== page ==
One of the hallmarks of Miss Houston's singing is a continuing tension between a poised self-assurance that one would normally associate with singers 10 years her senior, and a compressed youthful exuberance. This tug between decorum and a lurking excitement helps to lend an emotional edge to catchy, lightweight songs like "How Will I Know?," which is patterned after several Pointer Sisters hits, and "Saving All My Love for You," an old-fashioned rock and roll ballad by the pop veterans Michael Masser and Gerry Goffin.
"Greatest Love of All," written by Mr. Masser with the late Linda Creed, is the album's centerpiece and boasts Miss Houston's stateliest performance. Originally recorded by George Benson for "The Greatest," a film biography of Muhammad Ali, the record reached No. 24 on the pop charts nine years ago. Miss Houston sings it with a forceful directness that gives its message of self-worth an astounding resonance and conviction. "No matter what they take from me, they can't take away my dignity," goes the lyric's most striking line. Sung by Miss Houston, it becomes a compelling assertion of black pride, family loyalty and spiritual devotion, all at once.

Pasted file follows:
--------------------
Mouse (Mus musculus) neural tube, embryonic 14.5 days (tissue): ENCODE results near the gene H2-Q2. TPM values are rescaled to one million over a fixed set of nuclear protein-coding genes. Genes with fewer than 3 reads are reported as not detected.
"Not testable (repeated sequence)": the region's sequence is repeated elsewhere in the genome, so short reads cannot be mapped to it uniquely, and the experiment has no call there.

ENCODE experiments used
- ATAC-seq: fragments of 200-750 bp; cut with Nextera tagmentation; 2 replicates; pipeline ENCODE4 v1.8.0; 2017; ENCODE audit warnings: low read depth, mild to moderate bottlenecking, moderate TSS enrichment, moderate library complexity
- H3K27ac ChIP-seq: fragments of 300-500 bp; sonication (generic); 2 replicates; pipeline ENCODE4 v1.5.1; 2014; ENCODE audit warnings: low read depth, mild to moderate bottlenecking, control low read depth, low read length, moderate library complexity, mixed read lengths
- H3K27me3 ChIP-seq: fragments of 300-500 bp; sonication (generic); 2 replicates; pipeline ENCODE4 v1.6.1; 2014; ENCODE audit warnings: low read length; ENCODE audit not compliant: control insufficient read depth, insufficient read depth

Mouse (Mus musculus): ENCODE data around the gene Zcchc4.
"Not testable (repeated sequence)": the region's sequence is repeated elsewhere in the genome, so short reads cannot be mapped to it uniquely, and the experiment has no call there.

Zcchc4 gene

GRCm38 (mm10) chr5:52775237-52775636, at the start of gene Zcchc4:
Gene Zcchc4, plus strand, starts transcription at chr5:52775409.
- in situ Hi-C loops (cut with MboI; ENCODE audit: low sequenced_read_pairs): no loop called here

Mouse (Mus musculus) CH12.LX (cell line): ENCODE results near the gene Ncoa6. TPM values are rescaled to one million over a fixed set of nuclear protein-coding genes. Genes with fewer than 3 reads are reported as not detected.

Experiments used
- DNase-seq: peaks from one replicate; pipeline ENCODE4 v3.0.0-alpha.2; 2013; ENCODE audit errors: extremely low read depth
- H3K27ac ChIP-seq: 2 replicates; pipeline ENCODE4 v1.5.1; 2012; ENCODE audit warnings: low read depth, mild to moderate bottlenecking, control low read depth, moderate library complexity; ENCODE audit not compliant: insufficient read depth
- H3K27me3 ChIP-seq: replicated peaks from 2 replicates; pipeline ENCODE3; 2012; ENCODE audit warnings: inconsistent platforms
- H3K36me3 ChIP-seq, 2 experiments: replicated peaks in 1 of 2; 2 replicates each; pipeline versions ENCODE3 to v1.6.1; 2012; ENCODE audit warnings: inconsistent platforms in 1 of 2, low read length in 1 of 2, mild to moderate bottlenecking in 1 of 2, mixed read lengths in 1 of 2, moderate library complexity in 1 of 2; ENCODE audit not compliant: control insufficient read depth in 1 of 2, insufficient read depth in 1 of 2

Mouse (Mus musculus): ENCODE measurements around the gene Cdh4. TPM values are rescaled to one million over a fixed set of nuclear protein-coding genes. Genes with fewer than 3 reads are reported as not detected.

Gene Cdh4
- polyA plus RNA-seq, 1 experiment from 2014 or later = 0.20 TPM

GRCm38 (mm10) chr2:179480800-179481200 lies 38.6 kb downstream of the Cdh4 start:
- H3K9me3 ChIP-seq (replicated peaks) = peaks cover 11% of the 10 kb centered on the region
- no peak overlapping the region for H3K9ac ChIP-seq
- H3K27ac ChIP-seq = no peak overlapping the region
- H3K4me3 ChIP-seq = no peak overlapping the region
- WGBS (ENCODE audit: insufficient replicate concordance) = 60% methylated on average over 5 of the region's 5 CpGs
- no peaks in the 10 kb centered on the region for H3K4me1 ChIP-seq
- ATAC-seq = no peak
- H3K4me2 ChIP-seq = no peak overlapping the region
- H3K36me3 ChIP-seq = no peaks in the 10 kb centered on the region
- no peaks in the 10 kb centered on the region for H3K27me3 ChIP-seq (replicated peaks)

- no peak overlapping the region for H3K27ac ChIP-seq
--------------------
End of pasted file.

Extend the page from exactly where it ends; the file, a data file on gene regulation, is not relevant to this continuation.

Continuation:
The resilience and metallic fiber of Miss Houston's voice suggest the pop-gospel equivalent of an Olympic athlete. She combines and streamlines the accomplishments of her predecessors, dispensing with the decorative ornamentation that many gospel-trained singers have traditionally brought to pop music. Along with physical endurance, she projects a strong, steady emotional involvement with the sentiments of a song, rarely personalizing the details, preferring instead to make each song a balanced, whole emotional statement.
Miss Houston's singing doesn't yet have a signature as distinctive as any of her role models. She lacks Aretha Franklin's jazzy sass, Gladys Knight's embracing warmth, Tina Turner's raw energy, Diana Ross's kittenish sleekness, Deniece Williams's delicacy, and the endless dramatic reserves of Patti La Belle and Jennifer Holliday. Rather she is a composite of all these singers - a refined belter who wields power by rationing out her enormous resources very carefully. Remarkably, her album only reveals about two-thirds of her vocal power, for it allows only faint glimpses of an explosive gospel fervor that she unleashes suddenly and to devastating effect in concert.
"Greatest Love of All" is the last single that will be culled from Miss Houston's album. She is currently back in the studio making her second record, scheduled for September release. For all its strengths, one senses that her debut album merely scratched the surface of a massive talent that is still in the process of formation. Of all the overnight sensations pop music has produced so far this decade, Whitney Houston stands the best chance of being as big a star 10 years from now as she is today.